WATCH: Bishop of Limerick warns Covid-19 virus "won't disappear by magic"

David Hurley


David Hurley


Bishop of Limerick Brendan Leahy has said while there is some distance to go yet in conquering Covid-19, there are aspects of the response that we must continue with even when we have overcome the virus.

In his statement after Easter Sunday Mass at St John's Cathedral, Bishop Leahy said there is promise of a new world emerging and the Coronavirus cannot strike us in vain.

“As we move into another phase of lockdown with a sense of, as the Irish proverb puts it well: Tús maith, leath no hoibre, it’s no longer the beginning but the continuing that really counts," he said.

Bishop Leahy noted the efforts that have been made by people across the country to comply with the public health restrictions to stop the spread of Covid-19.

"We can be grateful for the major efforts made by the overwhelming majority of people to stay at home and abide by social distancing, hand hygiene, cocooning and self-isolation. The Covid-19 virus won’t disappear by magic,” he said in an almost-empty cathedral.

But, he added, as we are on a collective journey, there is a moment when we can engage in a conversation about what we are seeing on this journey. “It could be an expression of another Irish proverb Giorraíon beirt bóthar, two people shorten a journey.”

He continued; “The day will come when we’ll be getting near the destination and our mind will be moving on to that and the considerable challenges facing us. This week we’ve seen already a little of what they will be like with the disappointing setback faced by those laid off in Debenham’s and by the many young students preparing for the Leaving Cert. But for now, it would be a good idea to drill down into the experience we are living through and ask – what are the insights and discoveries we are making that we would want to hold on to."

In his message, which was streamed online, Bishop Leahy said the past number of weeks have proven difficult for everyone.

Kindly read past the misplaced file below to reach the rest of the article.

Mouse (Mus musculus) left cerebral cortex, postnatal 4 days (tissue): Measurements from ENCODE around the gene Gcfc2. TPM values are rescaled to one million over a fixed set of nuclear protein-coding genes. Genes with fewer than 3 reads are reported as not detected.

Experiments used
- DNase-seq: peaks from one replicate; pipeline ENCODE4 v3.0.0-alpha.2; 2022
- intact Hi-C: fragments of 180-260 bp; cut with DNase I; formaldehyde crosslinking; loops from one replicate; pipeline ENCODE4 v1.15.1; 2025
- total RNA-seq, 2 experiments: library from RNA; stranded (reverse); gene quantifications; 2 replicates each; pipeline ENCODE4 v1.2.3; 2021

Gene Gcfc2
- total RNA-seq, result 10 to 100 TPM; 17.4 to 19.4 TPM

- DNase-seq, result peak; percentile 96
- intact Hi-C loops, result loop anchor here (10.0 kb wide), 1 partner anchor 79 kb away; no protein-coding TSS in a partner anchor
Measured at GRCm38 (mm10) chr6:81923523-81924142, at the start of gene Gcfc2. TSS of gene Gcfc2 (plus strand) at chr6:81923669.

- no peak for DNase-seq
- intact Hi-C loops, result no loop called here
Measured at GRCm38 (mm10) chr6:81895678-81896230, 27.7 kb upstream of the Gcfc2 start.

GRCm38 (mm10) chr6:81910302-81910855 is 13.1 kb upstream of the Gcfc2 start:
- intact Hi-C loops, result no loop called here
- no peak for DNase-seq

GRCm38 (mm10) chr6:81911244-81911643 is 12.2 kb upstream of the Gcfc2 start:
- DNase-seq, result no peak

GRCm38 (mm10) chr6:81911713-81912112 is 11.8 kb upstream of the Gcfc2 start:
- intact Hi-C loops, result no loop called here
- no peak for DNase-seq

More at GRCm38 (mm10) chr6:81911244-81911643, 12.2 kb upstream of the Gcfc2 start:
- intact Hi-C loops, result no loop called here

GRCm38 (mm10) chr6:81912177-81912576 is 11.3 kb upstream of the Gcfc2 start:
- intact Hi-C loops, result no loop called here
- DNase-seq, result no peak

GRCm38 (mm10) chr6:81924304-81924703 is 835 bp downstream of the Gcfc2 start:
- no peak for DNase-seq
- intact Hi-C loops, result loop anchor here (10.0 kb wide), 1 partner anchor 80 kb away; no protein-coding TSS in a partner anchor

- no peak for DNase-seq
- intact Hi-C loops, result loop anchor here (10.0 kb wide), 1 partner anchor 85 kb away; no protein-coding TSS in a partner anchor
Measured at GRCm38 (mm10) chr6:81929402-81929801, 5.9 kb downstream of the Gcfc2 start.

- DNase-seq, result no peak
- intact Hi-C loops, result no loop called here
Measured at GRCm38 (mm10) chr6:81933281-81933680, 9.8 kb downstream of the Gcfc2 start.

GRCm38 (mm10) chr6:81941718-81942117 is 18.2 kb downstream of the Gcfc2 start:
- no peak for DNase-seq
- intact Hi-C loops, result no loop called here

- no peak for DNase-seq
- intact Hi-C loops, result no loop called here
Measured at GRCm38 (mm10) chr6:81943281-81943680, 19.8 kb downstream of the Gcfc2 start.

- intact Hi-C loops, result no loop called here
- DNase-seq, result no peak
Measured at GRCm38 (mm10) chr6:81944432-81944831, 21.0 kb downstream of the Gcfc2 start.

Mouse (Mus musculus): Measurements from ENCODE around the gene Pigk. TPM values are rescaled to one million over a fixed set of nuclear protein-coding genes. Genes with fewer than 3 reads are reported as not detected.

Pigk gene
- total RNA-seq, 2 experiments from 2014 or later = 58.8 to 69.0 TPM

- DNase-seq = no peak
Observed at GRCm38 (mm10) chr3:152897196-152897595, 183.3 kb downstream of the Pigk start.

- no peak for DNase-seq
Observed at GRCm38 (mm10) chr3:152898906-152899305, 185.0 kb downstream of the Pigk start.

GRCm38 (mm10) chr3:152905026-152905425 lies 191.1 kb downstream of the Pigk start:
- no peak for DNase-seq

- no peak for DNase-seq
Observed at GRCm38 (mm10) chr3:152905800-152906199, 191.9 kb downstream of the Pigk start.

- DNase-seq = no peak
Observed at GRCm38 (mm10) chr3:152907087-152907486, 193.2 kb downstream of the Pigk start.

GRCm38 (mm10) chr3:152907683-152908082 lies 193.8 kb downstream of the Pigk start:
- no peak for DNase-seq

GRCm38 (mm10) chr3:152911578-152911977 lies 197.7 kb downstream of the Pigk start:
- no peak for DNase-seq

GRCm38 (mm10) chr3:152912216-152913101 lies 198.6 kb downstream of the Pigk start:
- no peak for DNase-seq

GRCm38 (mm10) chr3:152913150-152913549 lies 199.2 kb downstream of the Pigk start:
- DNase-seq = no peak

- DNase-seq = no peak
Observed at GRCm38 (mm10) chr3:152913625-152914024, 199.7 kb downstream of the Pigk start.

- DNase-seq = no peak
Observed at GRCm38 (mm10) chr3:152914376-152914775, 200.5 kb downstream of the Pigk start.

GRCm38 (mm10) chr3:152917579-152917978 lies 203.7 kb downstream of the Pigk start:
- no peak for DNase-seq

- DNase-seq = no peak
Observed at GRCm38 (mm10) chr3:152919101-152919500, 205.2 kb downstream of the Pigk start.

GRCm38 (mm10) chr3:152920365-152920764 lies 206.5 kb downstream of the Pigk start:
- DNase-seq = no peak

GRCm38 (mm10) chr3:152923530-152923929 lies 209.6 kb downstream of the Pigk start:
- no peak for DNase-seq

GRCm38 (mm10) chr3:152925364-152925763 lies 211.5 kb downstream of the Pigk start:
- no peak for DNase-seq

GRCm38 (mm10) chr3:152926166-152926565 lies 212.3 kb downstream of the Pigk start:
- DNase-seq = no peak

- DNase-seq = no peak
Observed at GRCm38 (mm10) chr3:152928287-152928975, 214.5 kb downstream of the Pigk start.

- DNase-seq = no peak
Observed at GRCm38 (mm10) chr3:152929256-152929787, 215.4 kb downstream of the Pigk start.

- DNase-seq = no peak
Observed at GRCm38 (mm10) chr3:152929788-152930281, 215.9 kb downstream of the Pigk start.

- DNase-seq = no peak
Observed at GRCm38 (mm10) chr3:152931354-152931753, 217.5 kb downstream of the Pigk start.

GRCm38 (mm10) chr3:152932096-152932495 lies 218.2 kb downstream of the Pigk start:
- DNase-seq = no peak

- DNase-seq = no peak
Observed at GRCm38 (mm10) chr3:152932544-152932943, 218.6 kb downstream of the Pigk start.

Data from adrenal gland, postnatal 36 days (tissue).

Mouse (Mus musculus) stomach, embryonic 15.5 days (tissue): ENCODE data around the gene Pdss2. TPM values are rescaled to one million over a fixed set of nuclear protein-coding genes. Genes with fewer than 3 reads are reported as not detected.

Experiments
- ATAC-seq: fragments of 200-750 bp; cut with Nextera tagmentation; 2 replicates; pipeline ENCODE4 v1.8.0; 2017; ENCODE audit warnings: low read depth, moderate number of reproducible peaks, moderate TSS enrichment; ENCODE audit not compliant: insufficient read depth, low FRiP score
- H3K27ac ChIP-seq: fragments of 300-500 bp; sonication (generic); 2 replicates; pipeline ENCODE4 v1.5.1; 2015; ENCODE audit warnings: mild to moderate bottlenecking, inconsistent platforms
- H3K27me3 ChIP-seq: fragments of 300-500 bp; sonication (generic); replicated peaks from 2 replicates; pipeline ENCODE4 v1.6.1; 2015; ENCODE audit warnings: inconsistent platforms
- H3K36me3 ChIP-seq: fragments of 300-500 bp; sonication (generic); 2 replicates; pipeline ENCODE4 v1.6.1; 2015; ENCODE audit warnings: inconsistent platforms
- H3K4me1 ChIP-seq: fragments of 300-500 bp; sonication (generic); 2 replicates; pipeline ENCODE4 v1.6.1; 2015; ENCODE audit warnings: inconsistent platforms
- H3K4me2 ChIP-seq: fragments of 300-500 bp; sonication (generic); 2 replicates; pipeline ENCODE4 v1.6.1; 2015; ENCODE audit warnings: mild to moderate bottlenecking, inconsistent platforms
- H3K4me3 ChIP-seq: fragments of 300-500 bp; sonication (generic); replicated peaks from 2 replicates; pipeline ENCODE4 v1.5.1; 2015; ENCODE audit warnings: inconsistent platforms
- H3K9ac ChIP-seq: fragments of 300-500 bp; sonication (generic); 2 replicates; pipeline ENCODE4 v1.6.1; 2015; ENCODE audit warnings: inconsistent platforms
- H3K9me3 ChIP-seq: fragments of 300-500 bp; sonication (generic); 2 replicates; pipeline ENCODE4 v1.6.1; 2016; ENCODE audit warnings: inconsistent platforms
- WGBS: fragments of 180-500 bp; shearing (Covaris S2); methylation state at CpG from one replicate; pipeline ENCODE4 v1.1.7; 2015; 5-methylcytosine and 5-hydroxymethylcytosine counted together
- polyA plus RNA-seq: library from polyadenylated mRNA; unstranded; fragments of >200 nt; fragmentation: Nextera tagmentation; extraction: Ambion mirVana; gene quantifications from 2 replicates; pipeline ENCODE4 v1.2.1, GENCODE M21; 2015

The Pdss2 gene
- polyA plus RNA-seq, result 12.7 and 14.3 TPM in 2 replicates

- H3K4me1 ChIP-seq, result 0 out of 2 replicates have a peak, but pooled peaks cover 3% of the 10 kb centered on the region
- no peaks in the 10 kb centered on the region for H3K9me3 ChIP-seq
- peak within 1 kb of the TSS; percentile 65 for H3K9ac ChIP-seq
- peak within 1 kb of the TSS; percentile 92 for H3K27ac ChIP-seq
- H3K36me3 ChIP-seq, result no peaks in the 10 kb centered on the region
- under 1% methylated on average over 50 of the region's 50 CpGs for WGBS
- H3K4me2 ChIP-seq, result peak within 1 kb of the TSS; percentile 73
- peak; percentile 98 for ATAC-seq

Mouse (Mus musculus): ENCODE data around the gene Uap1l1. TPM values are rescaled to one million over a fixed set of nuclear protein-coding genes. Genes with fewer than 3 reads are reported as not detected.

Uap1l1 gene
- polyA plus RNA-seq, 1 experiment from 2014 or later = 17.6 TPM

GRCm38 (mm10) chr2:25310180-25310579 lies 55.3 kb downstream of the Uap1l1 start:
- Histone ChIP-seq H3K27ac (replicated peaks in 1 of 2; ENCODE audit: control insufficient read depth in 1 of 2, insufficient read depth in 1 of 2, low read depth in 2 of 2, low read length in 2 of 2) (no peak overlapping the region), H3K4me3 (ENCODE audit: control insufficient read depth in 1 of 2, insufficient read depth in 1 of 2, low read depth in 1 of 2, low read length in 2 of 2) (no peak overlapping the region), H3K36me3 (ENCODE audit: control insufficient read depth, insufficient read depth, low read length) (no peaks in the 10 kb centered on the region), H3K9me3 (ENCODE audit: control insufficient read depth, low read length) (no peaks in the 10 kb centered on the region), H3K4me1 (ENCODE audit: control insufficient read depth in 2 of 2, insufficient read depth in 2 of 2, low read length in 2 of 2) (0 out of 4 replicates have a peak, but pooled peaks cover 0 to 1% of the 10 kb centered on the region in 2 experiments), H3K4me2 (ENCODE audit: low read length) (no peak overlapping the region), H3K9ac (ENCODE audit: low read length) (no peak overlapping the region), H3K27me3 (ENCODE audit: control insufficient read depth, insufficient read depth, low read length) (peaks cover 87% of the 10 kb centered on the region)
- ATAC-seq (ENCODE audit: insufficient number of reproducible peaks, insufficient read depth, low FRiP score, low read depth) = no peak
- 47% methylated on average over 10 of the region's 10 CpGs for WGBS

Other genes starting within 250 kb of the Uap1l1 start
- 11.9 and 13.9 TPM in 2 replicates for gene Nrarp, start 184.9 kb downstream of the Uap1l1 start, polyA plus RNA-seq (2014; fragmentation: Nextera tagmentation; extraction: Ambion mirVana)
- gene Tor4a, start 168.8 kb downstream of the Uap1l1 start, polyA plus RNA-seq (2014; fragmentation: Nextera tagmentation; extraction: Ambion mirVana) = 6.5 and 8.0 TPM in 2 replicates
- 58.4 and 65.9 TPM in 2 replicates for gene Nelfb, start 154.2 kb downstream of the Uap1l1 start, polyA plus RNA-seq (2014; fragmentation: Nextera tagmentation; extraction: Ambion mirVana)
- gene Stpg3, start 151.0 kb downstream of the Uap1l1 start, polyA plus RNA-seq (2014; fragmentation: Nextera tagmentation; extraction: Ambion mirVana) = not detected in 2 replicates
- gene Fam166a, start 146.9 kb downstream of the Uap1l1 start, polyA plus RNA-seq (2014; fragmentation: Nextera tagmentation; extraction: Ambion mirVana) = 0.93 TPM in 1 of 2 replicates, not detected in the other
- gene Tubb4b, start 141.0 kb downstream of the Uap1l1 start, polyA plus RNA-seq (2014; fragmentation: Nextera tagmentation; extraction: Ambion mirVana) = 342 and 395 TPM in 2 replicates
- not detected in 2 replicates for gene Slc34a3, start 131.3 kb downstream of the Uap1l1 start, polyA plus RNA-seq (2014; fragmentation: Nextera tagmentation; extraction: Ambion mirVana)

“What is this experience saying to us about the scale of values we normally operate out of? From the perspective of today’s crisis, what have we realised about the hectic pace of ‘normal’ times? What we might consider doing differently in the future: the place of the older generations in society, the need to cultivate the inter-generational bond, the way we value services, including the more everyday ones, the focus on relationships to be treasured more deeply, life and work balance, re-thinking political and economic, education and social systems, economic and social systems, our leisure time," he said.

The bishop says the crisis has also brought a renewed focus on community. 

“I think also of the wonderful statement of community we have had through volunteer movements.  ‘Love your neighbour as yourself’ – the ‘Golden Rule’. We are doing that now perhaps like we have not for years. A flame has been reignited and let’s not forget this. Let’s not leave it behind. Let’s see if the structures working so brilliantly, not least here in Limerick with the Limerick COVID-19 Response, can be retained.  Why not? "Yes, it is a difficult and unprecedented time for all of us. For the bereaved, it may be the worst of times.  But for all that, there are elements and learnings we cannot leave behind."

In conclusion, Bishop Leahy said people's focus should not be simply about getting through the current crisis. 

“The Coronavirus should not be allowed strike us in vain. Our combat shouldn’t just be about getting through all of this alive, important as that is. Hidden in this storm of threatening darkness are signs of Resurrection because out of this virus, if we name and own what’s deep-down going on within us at this time, a new world might be emerging,”  he said.